Obviously this means the ideal solution is to bunch up your handkerchief and put it into your elbow before you sneeze into it. It solves all the problems. Or just don’t sneeze.

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I’m going to miss quarantine.

Quarantine is coming to a close soon, here in Washington state. When I get through a major phase in my life, I like to pause and reflect for a bit about what I’ve learned and how I’ve grown, but this time it feels a little different.

I can definitely tell you what I learned. I learned audio mixing, video editing, the basics of air conditioning and how to build a house, and that I can make consistent money in the stock market. But I can’t tell you how I’ve grown.

What I can tell you, though, is that my social skills have gotten worse over the past year. It’s hard to determine the extent of damage that has on my ability to interact with people face-to-face, or how long it will take me to recover. But I’ve become comfortable in isolation. The quarantine has allowed me to bypass social situations I don’t like.

I hate getting invited to parties and I don’t like large groups of people. There’s always some social obligation to show up, because I feel like I’m letting down the host(s) and other guests if I don’t. I also usually can’t find a better reason for declining an invitation than, “I don’t want to,” or “I don’t like your friends.” Might as well go and practice getting comfortable with people I don’t know or like. That’s what I tell myself, anyway. But it doesn’t work. I usually end up sitting on the side, wishing I was at home.

Furthermore, I have zero idea what’s acceptable in social-romantic situations. Zero. Zero. I never have. It doesn’t come naturally to me. There have been a few times when I thought about approaching a lady I thought was attractive, but I don’t know what I can and can’t say. I don’t know how to act or be. If somebody in the far future came forward with allegations about me, I can guarantee you I would have no idea what I did or why it was wrong. So prevent that from happening, I instead opt not to approach anyone. If I die alone, that’s fine. I’d rather do that than life with knowing I accidentally hurt people and not knowing why.

Something else I learned is that I objectify everything and everyone. I don’t discriminate, and it’s not intentional. If a person or thing does not bring value to (or creates negative value in) my life, I cut it out. Relationships are complicated, and I’m still trying to figure out how social things work. Sorry if we used to be friends and we don’t talk anymore. I’m working on it.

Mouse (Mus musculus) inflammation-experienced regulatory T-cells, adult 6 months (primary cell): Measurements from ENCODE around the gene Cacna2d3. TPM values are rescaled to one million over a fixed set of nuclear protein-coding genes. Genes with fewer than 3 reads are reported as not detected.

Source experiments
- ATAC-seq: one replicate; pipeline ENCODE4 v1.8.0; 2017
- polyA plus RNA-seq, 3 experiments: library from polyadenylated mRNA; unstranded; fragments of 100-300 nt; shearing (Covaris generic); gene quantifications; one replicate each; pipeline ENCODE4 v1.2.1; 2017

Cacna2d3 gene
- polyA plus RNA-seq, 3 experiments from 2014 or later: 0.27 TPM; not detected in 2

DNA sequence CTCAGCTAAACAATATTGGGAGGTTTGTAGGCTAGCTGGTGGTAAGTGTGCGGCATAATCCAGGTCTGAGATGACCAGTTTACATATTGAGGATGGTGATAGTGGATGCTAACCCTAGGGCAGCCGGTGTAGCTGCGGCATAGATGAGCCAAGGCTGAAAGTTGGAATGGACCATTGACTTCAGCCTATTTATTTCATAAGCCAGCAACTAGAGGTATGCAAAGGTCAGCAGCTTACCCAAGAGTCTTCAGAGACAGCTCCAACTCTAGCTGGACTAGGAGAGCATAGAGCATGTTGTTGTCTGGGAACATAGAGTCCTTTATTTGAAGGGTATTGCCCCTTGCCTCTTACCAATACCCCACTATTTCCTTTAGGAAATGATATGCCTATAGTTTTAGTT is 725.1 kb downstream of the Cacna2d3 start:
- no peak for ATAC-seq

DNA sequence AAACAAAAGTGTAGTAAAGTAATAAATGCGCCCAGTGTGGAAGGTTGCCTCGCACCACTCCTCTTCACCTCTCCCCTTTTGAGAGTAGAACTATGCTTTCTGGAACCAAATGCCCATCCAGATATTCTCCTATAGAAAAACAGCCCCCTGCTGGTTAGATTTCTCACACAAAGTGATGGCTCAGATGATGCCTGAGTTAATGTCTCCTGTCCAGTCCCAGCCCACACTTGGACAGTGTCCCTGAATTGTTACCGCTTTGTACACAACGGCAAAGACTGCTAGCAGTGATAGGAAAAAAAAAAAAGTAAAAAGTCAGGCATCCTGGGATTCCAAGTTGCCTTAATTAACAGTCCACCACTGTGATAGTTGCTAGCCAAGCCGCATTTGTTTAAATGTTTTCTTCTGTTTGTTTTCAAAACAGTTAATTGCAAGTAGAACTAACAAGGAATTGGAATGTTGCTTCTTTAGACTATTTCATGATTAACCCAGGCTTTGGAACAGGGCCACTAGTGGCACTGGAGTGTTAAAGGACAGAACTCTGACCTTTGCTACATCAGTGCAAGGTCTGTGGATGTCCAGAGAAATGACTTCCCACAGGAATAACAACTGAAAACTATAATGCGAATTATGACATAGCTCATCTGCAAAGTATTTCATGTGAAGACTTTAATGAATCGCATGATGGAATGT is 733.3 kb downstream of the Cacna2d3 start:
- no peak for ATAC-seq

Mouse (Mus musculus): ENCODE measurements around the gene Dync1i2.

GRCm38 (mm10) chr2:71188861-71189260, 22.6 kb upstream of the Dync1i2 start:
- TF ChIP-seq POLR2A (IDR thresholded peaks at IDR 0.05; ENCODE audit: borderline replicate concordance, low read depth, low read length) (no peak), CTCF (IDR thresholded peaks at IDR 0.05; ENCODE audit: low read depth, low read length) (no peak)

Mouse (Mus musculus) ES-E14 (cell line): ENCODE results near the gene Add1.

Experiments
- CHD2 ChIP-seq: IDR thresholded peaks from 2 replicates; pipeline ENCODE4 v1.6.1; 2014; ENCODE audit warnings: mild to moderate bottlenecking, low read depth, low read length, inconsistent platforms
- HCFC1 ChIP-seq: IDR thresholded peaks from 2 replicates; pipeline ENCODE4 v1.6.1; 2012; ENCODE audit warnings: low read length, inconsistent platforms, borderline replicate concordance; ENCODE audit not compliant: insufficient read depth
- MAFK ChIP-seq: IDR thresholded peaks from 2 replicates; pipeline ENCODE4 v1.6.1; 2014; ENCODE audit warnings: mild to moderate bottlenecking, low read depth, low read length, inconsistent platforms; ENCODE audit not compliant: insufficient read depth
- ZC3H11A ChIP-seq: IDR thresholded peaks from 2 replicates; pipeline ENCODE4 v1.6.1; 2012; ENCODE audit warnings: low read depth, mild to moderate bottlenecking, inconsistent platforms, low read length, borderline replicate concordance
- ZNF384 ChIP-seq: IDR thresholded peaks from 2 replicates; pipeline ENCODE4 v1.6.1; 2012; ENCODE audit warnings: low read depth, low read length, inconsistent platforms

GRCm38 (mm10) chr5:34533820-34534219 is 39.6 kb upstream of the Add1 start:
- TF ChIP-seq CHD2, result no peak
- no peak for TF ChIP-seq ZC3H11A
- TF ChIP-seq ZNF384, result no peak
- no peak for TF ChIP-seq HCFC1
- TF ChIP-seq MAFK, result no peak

Lastly, I’ve been trying to be more aware of my attention span. I had an interaction with a few younger people and I couldn’t help but notice their attention span was atrocious. Mine is a little better, and I’m trying to work on it. I can sit through movies and five-minute songs without getting bored. Just recently I was able to focus on two things for long periods of time: one for six hours and the other one for 16. I focused on one thing for sixteen hours. (It was a video game.)

I blame social media for this destruction in global attention span. It’s poison. Tiktok might be the worst of them in this aspect.

But hey, I saved a bunch on gas money last year, and I’ll miss that too.


edit:

Some people, in the 1960s, predicted that the literacy rate in America was going to fall to zero by the 2000s. I have no source for this, I just remember seeing it on one of the pages in the back of 1984 when I was in high school. I wonder what their definition of “literacy” was. Was it simply the ability to read and write, or was it also about mastery of grammar rules and the like? Because I’d argue that the latter has fallen nearly to zero.

I’m willing to bet that the average social media post is written at a third-grade reading level. Don’t get me started on Twitter. Why are people even trying to have nuanced discussions on that platform?